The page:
A problem in such apparatus is the streaking of ink on the printed forms when even momentarily in contact with moving transport belts, such as at the register, accumulator and collector. The problem stems mainly from the use of constantly moving belts or rollers that are in contact with a stationary printed document. Because of the desire to keep the paper handling drive mechanisms simple and flexible, most of the known mailing machine manufacturers tend to leave the transport belts running all the time. This method is also an effective means to handle the bounce back when a paper form is stopped at high speeds. An effective transport using this method is really a compromise between providing enough friction to transport the paper in a controlled and repeatable manner, but not so much as to overcome the stopping or holding mechanism. Normally, the short amount of time that the paper is actually stationary is not sufficient to cause a streaking problem. However, since the register, sequencer, accumulator, folder and collector are slave devices to the inserting machine, any delays or stoppages in that process lead to increased idle time with the belts still running. Paper idle times of more than only about a half second can cause streaking. The degree of the problem is related to the melting temperature of the toner used to create the images, the density of the print, and the quality of the fusing process in laser printers typically used to print the forms. Today's high-speed laser printers seem to be more susceptible to the streaking problem. This is probably due to the toner chemistry, as well as marketing demands for true high density black images.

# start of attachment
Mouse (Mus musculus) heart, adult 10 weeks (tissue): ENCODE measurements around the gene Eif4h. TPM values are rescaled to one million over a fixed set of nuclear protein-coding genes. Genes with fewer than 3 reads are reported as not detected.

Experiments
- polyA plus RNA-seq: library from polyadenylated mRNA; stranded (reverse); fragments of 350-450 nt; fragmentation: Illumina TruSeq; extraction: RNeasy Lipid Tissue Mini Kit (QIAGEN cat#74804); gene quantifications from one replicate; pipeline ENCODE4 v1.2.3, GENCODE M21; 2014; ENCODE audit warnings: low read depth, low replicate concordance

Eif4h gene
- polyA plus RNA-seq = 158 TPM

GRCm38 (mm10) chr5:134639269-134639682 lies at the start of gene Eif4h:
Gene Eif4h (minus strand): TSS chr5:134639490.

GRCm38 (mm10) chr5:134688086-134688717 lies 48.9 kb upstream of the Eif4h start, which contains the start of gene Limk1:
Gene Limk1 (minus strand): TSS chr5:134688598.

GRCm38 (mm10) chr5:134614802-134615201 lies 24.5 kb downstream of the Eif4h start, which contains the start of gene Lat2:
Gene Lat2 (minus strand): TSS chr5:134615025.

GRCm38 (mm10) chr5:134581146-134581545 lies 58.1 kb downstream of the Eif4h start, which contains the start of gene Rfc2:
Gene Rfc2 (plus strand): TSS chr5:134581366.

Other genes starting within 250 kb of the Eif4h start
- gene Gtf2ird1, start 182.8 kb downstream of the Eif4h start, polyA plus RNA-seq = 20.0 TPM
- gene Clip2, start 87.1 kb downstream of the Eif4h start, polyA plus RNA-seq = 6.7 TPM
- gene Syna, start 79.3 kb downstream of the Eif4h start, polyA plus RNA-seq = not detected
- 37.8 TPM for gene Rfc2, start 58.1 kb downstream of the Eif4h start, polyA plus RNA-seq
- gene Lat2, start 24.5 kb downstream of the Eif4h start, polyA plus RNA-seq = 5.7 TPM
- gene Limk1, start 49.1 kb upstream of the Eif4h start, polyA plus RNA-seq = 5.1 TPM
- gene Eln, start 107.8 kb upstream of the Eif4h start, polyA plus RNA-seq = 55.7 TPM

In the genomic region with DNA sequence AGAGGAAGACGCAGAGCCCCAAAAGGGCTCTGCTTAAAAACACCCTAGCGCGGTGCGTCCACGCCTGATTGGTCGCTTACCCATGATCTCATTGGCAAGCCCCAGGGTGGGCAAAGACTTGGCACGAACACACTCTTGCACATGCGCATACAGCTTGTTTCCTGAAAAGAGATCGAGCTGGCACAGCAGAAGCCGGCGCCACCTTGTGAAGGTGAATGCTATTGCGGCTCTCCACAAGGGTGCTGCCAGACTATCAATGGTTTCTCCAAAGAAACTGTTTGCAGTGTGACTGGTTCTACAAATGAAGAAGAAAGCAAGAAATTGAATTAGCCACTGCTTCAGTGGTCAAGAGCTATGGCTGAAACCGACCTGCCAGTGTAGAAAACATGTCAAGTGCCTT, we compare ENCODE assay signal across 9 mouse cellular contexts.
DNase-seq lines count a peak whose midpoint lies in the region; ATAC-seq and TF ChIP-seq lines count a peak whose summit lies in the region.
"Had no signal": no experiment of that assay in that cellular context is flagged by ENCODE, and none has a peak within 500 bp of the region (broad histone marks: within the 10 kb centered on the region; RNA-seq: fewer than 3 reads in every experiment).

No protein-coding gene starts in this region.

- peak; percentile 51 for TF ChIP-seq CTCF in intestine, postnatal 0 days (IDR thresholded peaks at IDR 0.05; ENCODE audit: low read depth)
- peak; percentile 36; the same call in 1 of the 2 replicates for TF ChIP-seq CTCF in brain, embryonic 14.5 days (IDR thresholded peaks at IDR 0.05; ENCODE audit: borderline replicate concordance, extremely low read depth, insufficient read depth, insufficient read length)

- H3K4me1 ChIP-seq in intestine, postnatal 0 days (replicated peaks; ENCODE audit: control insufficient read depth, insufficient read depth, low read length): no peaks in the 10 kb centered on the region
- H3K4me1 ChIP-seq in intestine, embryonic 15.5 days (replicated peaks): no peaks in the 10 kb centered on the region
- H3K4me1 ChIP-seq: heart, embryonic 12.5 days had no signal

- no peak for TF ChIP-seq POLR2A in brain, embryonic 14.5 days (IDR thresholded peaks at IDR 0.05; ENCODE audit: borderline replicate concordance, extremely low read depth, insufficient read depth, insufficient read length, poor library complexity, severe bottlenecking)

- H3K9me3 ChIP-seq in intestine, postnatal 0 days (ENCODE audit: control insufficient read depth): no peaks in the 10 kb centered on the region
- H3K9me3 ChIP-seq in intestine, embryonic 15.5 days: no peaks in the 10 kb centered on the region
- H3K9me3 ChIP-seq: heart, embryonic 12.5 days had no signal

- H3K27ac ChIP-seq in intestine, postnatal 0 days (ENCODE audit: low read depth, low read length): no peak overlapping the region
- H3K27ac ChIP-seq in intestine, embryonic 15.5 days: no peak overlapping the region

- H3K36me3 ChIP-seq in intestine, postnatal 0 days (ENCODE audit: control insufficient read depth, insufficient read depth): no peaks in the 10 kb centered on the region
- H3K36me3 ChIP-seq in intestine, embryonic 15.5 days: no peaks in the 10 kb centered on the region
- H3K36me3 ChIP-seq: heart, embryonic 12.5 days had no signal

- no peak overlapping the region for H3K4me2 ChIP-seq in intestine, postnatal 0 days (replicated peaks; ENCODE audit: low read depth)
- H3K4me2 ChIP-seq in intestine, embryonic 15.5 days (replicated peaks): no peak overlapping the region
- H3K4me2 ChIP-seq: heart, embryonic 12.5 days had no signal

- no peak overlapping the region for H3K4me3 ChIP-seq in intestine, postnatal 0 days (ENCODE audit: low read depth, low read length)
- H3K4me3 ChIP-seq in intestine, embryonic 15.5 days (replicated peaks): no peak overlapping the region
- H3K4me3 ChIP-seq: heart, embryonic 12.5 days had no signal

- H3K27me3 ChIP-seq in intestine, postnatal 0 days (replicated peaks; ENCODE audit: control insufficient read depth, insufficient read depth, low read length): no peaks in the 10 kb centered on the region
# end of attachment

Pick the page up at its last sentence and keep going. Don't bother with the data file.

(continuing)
It is a primary object of the invention to prevent streaking of printed forms caused by constantly moving belts or rollers contacting a stationary printed document at any of the register, accumulator or collector devices.
It is a further goal to prevent such streaking for both one or two sided printed forms where the moving belt or roller contact is only for about one-half second or more.
Other and further objects of the invention will be apparent upon an understanding of the illustrative embodiment about to be described, or will be indicated in the appended claims and various advantages not referred to herein will occur to one skilled in the art upon employment of the invention in practice and the scope of the invention is not to be narrowed by these statements of objects.